Paradise Lost: the failure of the new Alien franchise

•May 27, 2017 • Leave a Comment

*spoiler warnings for Covenant and Prometheus*

Alien is one of all-time favourite movies, a perfect 10/10. It is the standard by which all other sci-fi horrors are judged. And what’s amazing is that Aliens, the sequel, is nearly just as good. It is another genre standard, this type taking a slight lateral step into sci-fi action/adventure. Every military sci-fi flick borrows something from these movies.

Few franchises can boast such a one-two punch for their first two instalments. Like Star Wars and Nolan’s Batman. Unfortunately, from there the Alien franchise hits a neck-breaking drop-off. Alien 3 is a colossal failure. All the more because it squandered the efforts of a young David Fincher (Fight Club) through studio meddling. Interestingly, Alien: Resurrection also had a promising team of Jean-Pierre Jeunet (Amelie) directing and Joss Whedon (literally everything) writing. And while it sorta missed the mark, I actually think it’s criminally underrated. But that’s a whole other post.

Therefore, it was cause for excitement when Ridley Scott, original director of Alien, announced that he was returning to the franchise. Prometheus promised to explore the unanswered question of the mysterious giant “space jockey” from the beginning of Alien. Unfortunately, Prometheus was a deeply flawed film. Others have enumerated the flaws (particularly Red Letter Media), and I wrote a post about the failures of Damon Lindelof, the screenwriter, so I won’t bother to get too much into here.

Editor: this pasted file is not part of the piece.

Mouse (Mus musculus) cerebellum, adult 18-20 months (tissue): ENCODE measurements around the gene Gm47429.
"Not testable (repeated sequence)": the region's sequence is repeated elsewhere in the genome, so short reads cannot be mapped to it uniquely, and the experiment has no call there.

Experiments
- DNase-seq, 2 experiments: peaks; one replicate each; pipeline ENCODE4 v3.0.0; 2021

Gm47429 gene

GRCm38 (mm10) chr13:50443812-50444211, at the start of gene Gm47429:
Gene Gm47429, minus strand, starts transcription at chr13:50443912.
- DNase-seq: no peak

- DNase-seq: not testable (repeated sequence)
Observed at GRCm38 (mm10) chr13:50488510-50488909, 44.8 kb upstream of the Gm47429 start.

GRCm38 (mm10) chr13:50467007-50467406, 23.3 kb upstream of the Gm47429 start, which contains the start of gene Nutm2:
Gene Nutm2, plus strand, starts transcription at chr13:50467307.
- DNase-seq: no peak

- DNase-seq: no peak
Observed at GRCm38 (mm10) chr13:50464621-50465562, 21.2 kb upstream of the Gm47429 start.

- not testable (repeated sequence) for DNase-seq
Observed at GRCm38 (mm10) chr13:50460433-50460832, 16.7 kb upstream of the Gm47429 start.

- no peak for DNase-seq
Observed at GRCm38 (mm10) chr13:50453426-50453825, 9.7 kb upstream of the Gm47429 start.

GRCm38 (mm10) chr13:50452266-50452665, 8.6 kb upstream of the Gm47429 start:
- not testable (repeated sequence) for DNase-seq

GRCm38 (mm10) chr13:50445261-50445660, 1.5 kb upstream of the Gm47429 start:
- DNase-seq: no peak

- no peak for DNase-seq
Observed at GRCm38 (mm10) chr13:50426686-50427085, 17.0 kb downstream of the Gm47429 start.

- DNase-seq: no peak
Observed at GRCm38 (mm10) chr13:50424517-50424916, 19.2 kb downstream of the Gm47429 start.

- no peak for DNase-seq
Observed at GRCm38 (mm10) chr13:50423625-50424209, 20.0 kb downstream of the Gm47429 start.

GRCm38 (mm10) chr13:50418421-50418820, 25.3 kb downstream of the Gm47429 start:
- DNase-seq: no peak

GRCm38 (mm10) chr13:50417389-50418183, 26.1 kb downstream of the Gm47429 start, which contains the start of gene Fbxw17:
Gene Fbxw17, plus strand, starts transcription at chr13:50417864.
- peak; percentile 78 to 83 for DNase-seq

Promising to address the criticisms, Scott followed up with Alien: Covenant. This time we wouldn’t be subjected to frustrating unanswered questions and we’d see what we all wanted to see: Xenomorphs!

IMG_20170305_141114

Alas, Covenant is actually worse than Prometheus. It tries to mash together Prometheus and earlier Alien movies and ends up doing a poor job of both. The thing is, I actually enjoy the first 2/3 of Prometheus. It’s beautifully directed with a great cast and an excellent score. It does a great job imbuing that sense of wonder in space travel. And if you can achieve that in a film, particularly sci-fi, then you’ve won half the battle. I really feel like I wanted to explore this world with the characters and share their excitement (well, some) to discover some cool shit in outer space. There are some pretty terrifying sequences, too. I loved the Cesarean section scene. But then the ending totally screwed the pooch. My biggest problem is an issue I have with so many films today: the obsession with building a universe. They keep teasing us with a movie that never comes. The great franchises went for broke on each movie. Look at Star Wars and Nolan’s Batman. Each movie is a contained story. They’re not making empty promises that are meant to be cashed out in future movies.